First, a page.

Bouyed by a stable economic foundation and high consumer confidence, holiday season spending is poised to rise this year, according to Deloitte’s latest sales forecast.
During the holiday season, retailers can expect to see an increase in sales between 4.5 to 5 percent, compared to just over 3 percent in 2018. This year’s projected holiday season growth is due partially to the current health of the labor market and considers a hold in spending during the government shutdown in December of last year, which resulted in more modest growth.
With current near-record-low unemployment rates and continued monthly job creation, Deloitte forecasters project holiday spending to be at a high due to a trend of elevated consumer confidence. In comparison to slow December spending in 2018, Deloitte estimates 2019 sales will show steady growth over time.
“Based on growth in consumer disposable income and spending indicators, retailers, across channels, should expect a strong holiday season in 2019,” Deloitte said in the report. Deloitte expects total holiday retail sales to surpass $1.1 trillion over November through January, compared with $1.09 trillion in 2018.
E-commerce sales are also expected to see growth with a predicted rise of 14 to 18 percent in year-over-year growth and $144 to $149 billion in sales over the 2019 holiday season.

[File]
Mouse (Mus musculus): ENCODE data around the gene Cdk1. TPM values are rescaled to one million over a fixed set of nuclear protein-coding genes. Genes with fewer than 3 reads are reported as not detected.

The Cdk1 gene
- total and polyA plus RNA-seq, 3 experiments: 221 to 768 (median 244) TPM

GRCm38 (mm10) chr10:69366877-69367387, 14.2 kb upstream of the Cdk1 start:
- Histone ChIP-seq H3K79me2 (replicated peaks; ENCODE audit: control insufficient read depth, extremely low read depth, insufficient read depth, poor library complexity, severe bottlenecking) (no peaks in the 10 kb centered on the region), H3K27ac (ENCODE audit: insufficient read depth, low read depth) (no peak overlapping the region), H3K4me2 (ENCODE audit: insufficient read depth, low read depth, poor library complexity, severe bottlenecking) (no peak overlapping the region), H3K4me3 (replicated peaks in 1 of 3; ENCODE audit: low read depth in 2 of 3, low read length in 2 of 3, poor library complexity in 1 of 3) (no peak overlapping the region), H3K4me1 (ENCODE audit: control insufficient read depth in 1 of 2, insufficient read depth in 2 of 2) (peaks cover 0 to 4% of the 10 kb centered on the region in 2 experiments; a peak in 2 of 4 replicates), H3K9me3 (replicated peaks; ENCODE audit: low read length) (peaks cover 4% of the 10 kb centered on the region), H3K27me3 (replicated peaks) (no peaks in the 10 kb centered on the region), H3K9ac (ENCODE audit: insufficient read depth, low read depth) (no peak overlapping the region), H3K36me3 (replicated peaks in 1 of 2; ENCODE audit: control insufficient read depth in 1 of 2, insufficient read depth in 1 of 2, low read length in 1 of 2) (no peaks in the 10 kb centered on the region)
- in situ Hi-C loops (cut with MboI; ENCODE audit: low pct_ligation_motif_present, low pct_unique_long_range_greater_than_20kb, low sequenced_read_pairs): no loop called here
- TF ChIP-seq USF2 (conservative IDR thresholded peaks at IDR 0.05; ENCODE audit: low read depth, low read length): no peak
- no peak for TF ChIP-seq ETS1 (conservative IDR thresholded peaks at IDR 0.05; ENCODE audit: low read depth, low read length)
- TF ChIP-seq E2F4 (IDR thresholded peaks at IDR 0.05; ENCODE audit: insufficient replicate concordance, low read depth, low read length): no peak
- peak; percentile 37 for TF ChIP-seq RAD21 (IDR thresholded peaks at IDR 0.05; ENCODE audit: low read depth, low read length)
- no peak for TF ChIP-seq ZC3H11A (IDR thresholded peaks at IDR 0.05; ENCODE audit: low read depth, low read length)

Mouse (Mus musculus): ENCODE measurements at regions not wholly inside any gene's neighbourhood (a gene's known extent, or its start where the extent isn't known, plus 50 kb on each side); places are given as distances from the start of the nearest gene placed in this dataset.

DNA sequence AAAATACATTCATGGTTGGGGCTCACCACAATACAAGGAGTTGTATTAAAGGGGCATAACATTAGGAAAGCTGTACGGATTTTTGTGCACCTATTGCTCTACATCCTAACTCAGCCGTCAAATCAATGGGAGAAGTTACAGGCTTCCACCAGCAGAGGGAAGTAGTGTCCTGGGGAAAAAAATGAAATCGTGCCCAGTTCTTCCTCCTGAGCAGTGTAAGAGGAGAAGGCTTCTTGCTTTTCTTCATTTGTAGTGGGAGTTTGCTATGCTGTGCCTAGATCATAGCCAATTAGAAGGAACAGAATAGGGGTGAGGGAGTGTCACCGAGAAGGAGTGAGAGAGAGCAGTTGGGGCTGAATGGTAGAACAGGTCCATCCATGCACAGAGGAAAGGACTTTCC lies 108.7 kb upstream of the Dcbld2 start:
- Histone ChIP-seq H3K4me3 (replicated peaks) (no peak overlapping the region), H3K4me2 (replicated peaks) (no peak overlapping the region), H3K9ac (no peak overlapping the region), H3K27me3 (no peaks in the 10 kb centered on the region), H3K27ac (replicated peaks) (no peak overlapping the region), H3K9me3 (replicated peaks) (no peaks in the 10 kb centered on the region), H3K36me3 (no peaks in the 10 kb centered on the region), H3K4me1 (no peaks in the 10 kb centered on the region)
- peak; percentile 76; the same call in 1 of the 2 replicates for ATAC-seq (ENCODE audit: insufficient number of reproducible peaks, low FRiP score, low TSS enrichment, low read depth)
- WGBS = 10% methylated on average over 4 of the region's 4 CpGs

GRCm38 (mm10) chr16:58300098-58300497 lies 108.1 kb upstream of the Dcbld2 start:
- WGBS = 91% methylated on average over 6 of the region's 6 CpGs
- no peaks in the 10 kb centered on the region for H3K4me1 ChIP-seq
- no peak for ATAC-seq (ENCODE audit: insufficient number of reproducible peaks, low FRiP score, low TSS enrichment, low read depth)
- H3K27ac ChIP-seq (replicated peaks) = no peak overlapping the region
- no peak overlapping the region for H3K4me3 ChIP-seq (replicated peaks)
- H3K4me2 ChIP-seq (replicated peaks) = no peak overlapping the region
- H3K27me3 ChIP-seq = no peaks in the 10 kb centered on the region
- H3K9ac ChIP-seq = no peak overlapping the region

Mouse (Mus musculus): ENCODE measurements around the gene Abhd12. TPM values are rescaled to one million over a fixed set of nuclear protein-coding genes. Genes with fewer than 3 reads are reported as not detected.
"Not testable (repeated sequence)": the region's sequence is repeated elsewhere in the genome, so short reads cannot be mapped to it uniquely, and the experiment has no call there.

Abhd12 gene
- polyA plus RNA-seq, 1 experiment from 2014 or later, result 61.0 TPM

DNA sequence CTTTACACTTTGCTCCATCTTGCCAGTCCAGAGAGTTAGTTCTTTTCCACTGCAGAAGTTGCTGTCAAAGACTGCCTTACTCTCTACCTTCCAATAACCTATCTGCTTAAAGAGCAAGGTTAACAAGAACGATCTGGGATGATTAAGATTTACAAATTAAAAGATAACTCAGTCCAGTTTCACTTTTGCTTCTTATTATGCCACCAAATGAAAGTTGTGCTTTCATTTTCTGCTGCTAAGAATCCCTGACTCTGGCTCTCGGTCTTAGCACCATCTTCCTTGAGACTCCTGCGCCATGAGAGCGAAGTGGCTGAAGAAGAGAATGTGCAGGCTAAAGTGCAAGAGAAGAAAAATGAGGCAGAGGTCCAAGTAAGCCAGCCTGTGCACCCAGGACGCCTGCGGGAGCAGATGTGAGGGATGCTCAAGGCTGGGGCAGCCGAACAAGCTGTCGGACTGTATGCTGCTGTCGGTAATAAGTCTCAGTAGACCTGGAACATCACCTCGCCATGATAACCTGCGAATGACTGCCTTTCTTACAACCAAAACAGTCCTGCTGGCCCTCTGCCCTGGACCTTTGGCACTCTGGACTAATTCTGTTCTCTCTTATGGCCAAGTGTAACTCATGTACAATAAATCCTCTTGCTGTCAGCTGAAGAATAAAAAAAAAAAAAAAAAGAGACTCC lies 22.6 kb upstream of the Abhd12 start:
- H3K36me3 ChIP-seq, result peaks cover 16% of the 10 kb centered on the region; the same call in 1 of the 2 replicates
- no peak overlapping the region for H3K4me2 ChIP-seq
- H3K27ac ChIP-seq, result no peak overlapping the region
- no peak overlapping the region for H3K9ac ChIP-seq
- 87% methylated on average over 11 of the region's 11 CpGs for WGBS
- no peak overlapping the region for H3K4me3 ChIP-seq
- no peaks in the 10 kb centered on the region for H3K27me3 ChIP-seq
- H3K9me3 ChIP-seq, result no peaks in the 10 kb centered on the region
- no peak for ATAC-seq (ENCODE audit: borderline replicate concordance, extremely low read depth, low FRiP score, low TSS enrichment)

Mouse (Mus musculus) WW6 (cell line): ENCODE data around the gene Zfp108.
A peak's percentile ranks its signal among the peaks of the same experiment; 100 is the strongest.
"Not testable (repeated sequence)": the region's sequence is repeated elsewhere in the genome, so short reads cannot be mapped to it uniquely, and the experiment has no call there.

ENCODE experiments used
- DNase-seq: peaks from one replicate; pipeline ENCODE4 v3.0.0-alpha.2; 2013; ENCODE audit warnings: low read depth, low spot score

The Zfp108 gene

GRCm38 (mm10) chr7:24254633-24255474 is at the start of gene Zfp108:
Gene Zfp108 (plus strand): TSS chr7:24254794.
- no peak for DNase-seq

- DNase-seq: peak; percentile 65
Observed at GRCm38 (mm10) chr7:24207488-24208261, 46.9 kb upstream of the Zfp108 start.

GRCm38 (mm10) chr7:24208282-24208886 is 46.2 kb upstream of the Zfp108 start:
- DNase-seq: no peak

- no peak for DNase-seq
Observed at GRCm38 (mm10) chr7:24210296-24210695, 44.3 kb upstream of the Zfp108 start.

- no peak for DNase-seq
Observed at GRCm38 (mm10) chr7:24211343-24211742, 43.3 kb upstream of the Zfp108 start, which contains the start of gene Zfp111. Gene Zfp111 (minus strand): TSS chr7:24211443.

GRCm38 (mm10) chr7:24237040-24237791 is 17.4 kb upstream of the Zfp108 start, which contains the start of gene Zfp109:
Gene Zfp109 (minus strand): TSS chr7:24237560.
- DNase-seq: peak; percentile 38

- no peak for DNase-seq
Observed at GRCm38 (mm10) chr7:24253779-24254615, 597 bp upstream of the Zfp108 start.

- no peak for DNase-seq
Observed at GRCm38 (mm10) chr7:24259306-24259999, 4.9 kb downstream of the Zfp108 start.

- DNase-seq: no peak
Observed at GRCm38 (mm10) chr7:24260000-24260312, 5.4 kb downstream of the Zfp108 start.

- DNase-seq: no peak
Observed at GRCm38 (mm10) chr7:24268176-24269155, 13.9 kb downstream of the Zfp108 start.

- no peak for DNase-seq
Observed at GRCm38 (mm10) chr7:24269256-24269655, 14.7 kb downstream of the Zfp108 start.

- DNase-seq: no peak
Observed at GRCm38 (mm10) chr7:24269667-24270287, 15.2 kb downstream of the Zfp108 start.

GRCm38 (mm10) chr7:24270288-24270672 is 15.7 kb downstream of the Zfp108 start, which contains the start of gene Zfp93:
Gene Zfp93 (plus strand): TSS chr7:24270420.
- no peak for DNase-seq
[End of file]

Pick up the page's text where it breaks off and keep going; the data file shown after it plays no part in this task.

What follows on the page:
“We’ve seen retailers continue to improve customer experience, invest in the fundamentals and leverage relationships with innovative startups to boost engagement and efficiency,” said Rod Sides, vice chairman, Deloitte LLP. “But convenience is the new retail currency; retailers who offer seamless experiences, have products available and can deliver items more quickly than ever are most likely to win this holiday season.”
A similar report by WWD earlier this week shared complementary results on predicted gift purchasing, finding overall that retailers are remaining positive for fourth-quarter sales and consumers promising to be positioned as financially healthy to spend on gifts this year.
For More WWD Business News: